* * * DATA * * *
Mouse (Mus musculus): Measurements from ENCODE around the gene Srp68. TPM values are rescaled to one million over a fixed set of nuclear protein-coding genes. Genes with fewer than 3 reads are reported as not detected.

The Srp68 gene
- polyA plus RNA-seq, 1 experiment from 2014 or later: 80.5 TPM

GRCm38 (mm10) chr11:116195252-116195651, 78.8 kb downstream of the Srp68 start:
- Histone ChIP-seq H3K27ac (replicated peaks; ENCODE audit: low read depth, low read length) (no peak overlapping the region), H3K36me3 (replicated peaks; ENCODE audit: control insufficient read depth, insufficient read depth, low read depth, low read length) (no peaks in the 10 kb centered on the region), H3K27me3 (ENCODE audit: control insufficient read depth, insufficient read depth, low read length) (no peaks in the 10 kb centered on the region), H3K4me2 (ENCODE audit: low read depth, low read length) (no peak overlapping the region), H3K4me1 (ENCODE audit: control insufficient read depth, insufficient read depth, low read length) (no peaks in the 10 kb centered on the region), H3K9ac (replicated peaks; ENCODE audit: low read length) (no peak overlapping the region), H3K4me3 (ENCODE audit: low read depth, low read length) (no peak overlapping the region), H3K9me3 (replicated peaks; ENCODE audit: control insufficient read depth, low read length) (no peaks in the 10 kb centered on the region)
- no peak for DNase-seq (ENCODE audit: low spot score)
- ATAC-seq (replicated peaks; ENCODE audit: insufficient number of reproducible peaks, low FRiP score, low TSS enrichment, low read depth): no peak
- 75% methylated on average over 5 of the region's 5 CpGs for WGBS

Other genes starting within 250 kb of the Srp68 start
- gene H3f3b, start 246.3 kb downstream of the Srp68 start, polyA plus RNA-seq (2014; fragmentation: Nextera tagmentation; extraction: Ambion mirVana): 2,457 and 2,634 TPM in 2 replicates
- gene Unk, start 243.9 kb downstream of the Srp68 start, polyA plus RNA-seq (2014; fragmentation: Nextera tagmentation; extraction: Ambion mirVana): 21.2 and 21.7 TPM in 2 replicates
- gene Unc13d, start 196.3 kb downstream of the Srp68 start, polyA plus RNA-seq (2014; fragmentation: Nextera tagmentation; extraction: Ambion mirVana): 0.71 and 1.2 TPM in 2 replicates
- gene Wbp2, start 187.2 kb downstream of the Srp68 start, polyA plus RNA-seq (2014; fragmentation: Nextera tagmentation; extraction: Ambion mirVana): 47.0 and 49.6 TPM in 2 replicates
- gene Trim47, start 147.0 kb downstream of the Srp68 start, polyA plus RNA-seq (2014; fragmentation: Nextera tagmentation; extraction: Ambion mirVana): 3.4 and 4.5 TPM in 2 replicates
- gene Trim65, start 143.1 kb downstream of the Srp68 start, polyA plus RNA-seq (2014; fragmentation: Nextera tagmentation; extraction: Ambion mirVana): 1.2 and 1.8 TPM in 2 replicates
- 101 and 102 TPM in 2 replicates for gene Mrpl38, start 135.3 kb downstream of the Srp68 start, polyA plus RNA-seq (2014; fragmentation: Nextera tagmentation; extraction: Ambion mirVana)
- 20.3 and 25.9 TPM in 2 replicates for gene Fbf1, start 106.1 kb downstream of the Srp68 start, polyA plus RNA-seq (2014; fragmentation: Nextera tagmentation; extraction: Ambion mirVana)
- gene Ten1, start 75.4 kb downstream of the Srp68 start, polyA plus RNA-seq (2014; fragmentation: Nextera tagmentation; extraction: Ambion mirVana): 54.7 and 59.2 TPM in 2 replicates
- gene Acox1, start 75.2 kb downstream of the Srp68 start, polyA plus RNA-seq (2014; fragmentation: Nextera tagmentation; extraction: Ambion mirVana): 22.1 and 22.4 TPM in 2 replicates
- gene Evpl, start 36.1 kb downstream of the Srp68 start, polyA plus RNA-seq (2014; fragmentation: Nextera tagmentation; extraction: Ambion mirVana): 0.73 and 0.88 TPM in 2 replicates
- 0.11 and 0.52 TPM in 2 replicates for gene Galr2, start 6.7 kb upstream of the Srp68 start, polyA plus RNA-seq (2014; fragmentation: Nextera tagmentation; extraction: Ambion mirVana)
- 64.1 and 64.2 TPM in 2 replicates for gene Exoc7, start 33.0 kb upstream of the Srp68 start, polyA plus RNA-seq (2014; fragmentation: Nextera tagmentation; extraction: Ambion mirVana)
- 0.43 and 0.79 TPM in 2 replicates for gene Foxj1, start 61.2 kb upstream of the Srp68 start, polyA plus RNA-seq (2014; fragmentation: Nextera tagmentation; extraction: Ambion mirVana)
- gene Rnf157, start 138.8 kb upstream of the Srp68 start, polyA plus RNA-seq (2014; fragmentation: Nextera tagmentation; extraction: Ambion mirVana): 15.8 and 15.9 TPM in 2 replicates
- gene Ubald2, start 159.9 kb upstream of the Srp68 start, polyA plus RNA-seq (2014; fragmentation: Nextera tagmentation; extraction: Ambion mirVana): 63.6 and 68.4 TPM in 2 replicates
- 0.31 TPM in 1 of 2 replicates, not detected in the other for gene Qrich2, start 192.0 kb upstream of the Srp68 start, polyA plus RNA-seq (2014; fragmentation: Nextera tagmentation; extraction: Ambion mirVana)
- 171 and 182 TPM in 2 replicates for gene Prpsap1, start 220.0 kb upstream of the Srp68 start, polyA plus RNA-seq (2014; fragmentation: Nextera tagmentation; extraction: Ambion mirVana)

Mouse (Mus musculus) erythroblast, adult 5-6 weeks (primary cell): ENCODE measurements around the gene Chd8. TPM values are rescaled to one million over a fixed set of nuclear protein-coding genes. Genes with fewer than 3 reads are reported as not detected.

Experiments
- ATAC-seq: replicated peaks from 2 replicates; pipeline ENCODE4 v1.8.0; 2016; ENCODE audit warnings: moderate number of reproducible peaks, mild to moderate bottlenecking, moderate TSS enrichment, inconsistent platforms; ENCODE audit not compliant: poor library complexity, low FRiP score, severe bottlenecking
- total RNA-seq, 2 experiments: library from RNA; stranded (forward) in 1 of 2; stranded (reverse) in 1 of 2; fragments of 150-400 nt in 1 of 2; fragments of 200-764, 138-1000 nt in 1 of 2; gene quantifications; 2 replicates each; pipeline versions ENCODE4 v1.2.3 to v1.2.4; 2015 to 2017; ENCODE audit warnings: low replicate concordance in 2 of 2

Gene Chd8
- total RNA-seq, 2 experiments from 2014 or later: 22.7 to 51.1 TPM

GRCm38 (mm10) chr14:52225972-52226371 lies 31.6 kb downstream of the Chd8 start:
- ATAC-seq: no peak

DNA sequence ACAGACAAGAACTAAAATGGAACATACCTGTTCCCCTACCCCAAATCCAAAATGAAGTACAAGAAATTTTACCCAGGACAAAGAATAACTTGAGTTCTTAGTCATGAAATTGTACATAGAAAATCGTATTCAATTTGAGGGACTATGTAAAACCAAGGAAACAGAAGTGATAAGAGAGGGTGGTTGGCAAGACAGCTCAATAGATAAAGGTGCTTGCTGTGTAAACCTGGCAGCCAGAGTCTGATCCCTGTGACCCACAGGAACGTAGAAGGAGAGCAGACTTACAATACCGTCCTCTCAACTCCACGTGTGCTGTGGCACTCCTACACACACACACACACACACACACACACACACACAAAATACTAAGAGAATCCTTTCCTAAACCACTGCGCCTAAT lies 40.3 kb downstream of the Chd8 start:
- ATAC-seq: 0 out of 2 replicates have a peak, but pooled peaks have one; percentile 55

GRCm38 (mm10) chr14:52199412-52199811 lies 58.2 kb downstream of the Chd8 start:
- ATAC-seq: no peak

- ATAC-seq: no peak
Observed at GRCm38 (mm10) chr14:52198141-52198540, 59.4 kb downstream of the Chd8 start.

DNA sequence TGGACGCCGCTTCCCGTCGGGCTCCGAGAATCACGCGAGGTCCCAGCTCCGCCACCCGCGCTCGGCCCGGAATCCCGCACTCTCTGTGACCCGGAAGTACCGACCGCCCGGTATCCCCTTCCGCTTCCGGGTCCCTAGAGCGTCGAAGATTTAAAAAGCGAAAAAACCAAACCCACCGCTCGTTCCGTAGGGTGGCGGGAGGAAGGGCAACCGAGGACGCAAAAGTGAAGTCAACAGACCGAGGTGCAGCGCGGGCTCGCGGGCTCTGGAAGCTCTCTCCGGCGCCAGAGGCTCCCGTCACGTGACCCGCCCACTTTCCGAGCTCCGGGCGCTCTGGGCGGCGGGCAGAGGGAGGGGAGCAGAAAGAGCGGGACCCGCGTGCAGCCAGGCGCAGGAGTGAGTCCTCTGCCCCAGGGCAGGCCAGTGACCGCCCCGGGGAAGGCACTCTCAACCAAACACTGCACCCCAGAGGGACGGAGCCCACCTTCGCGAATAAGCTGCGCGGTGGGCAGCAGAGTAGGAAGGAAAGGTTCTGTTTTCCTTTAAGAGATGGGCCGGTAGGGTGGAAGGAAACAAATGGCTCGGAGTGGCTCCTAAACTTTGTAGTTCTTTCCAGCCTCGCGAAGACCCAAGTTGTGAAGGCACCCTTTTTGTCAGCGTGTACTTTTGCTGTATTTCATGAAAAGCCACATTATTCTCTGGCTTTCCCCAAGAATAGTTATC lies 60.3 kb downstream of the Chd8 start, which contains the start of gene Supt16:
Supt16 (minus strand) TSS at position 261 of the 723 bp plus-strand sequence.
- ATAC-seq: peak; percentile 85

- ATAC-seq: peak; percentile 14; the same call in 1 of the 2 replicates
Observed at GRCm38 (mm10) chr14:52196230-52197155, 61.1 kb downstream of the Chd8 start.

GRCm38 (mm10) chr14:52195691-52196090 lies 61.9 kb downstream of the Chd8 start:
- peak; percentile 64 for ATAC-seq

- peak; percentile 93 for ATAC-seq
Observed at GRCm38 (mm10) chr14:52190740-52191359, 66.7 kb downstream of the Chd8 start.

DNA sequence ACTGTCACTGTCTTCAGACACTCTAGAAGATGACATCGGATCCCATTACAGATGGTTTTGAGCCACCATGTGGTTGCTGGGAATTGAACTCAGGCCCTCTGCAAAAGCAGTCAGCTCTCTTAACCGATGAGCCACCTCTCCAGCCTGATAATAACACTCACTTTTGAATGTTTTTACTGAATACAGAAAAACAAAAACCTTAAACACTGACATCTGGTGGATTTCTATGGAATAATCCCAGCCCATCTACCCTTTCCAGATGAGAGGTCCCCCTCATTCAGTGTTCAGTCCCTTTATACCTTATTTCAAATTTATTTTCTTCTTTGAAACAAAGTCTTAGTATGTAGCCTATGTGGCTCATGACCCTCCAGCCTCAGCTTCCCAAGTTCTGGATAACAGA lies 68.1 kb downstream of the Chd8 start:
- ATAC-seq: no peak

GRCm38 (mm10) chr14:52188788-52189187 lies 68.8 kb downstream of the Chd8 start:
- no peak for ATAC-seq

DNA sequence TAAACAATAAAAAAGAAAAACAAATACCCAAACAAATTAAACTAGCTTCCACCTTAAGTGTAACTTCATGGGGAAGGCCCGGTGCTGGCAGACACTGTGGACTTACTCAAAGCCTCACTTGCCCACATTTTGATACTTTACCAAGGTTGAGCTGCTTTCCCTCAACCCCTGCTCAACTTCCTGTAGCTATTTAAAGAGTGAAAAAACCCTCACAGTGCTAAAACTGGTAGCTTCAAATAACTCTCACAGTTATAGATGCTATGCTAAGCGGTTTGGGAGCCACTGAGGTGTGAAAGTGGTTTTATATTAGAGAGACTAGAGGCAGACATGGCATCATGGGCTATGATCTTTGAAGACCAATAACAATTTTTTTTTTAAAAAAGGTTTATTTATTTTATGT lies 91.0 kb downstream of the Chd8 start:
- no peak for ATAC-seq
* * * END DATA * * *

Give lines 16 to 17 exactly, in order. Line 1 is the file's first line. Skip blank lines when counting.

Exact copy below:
- 101 and 102 TPM in 2 replicates for gene Mrpl38, start 135.3 kb downstream of the Srp68 start, polyA plus RNA-seq (2014; fragmentation: Nextera tagmentation; extraction: Ambion mirVana)
- 20.3 and 25.9 TPM in 2 replicates for gene Fbf1, start 106.1 kb downstream of the Srp68 start, polyA plus RNA-seq (2014; fragmentation: Nextera tagmentation; extraction: Ambion mirVana)